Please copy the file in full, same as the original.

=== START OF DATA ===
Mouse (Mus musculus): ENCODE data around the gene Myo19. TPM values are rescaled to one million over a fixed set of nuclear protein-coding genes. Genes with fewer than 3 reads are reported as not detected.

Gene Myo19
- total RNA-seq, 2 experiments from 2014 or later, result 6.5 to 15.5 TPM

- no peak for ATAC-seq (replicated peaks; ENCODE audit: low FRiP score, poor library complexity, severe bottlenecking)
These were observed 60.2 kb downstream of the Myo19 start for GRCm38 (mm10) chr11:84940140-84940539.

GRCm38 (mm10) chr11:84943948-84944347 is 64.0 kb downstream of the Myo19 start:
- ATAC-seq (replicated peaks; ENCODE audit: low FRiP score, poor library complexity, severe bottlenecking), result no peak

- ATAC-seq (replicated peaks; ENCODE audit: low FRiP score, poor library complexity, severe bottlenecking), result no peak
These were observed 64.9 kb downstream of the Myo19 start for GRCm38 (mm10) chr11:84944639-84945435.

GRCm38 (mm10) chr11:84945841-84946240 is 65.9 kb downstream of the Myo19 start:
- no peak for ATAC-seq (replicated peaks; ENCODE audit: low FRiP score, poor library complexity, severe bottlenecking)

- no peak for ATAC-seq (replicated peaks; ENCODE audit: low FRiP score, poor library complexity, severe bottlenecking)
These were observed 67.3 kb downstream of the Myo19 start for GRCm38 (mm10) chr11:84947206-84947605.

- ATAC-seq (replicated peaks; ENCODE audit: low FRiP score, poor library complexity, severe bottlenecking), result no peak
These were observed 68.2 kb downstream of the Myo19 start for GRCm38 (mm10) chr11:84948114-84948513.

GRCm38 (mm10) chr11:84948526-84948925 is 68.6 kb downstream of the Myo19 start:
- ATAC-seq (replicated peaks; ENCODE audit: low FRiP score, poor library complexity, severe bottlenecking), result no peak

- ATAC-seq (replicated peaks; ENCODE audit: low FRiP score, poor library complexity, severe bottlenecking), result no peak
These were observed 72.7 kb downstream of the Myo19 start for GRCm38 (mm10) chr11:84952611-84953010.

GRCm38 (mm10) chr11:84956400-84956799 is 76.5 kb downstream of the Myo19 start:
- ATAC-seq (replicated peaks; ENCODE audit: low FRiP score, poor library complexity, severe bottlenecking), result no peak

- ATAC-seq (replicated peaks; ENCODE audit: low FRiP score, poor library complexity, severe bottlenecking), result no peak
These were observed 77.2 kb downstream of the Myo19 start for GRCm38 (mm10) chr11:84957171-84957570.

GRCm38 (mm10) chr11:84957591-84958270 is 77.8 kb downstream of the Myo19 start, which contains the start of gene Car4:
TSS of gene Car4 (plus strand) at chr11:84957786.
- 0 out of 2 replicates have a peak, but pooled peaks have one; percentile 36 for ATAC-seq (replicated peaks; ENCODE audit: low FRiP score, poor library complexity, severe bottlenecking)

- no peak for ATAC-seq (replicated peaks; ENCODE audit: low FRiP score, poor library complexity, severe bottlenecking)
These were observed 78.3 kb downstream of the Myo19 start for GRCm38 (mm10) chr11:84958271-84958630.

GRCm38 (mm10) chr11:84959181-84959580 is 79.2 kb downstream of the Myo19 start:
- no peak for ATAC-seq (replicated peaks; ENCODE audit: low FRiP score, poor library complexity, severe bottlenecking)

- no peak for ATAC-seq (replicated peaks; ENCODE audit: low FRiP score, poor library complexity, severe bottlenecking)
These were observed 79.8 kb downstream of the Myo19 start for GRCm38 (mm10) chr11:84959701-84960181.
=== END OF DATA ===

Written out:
Mouse (Mus musculus): ENCODE data around the gene Myo19. TPM values are rescaled to one million over a fixed set of nuclear protein-coding genes. Genes with fewer than 3 reads are reported as not detected.

Gene Myo19
- total RNA-seq, 2 experiments from 2014 or later, result 6.5 to 15.5 TPM

- no peak for ATAC-seq (replicated peaks; ENCODE audit: low FRiP score, poor library complexity, severe bottlenecking)
These were observed 60.2 kb downstream of the Myo19 start for GRCm38 (mm10) chr11:84940140-84940539.

GRCm38 (mm10) chr11:84943948-84944347 is 64.0 kb downstream of the Myo19 start:
- ATAC-seq (replicated peaks; ENCODE audit: low FRiP score, poor library complexity, severe bottlenecking), result no peak

- ATAC-seq (replicated peaks; ENCODE audit: low FRiP score, poor library complexity, severe bottlenecking), result no peak
These were observed 64.9 kb downstream of the Myo19 start for GRCm38 (mm10) chr11:84944639-84945435.

GRCm38 (mm10) chr11:84945841-84946240 is 65.9 kb downstream of the Myo19 start:
- no peak for ATAC-seq (replicated peaks; ENCODE audit: low FRiP score, poor library complexity, severe bottlenecking)

- no peak for ATAC-seq (replicated peaks; ENCODE audit: low FRiP score, poor library complexity, severe bottlenecking)
These were observed 67.3 kb downstream of the Myo19 start for GRCm38 (mm10) chr11:84947206-84947605.

- ATAC-seq (replicated peaks; ENCODE audit: low FRiP score, poor library complexity, severe bottlenecking), result no peak
These were observed 68.2 kb downstream of the Myo19 start for GRCm38 (mm10) chr11:84948114-84948513.

GRCm38 (mm10) chr11:84948526-84948925 is 68.6 kb downstream of the Myo19 start:
- ATAC-seq (replicated peaks; ENCODE audit: low FRiP score, poor library complexity, severe bottlenecking), result no peak

- ATAC-seq (replicated peaks; ENCODE audit: low FRiP score, poor library complexity, severe bottlenecking), result no peak
These were observed 72.7 kb downstream of the Myo19 start for GRCm38 (mm10) chr11:84952611-84953010.

GRCm38 (mm10) chr11:84956400-84956799 is 76.5 kb downstream of the Myo19 start:
- ATAC-seq (replicated peaks; ENCODE audit: low FRiP score, poor library complexity, severe bottlenecking), result no peak

- ATAC-seq (replicated peaks; ENCODE audit: low FRiP score, poor library complexity, severe bottlenecking), result no peak
These were observed 77.2 kb downstream of the Myo19 start for GRCm38 (mm10) chr11:84957171-84957570.

GRCm38 (mm10) chr11:84957591-84958270 is 77.8 kb downstream of the Myo19 start, which contains the start of gene Car4:
TSS of gene Car4 (plus strand) at chr11:84957786.
- 0 out of 2 replicates have a peak, but pooled peaks have one; percentile 36 for ATAC-seq (replicated peaks; ENCODE audit: low FRiP score, poor library complexity, severe bottlenecking)

- no peak for ATAC-seq (replicated peaks; ENCODE audit: low FRiP score, poor library complexity, severe bottlenecking)
These were observed 78.3 kb downstream of the Myo19 start for GRCm38 (mm10) chr11:84958271-84958630.

GRCm38 (mm10) chr11:84959181-84959580 is 79.2 kb downstream of the Myo19 start:
- no peak for ATAC-seq (replicated peaks; ENCODE audit: low FRiP score, poor library complexity, severe bottlenecking)

- no peak for ATAC-seq (replicated peaks; ENCODE audit: low FRiP score, poor library complexity, severe bottlenecking)
These were observed 79.8 kb downstream of the Myo19 start for GRCm38 (mm10) chr11:84959701-84960181.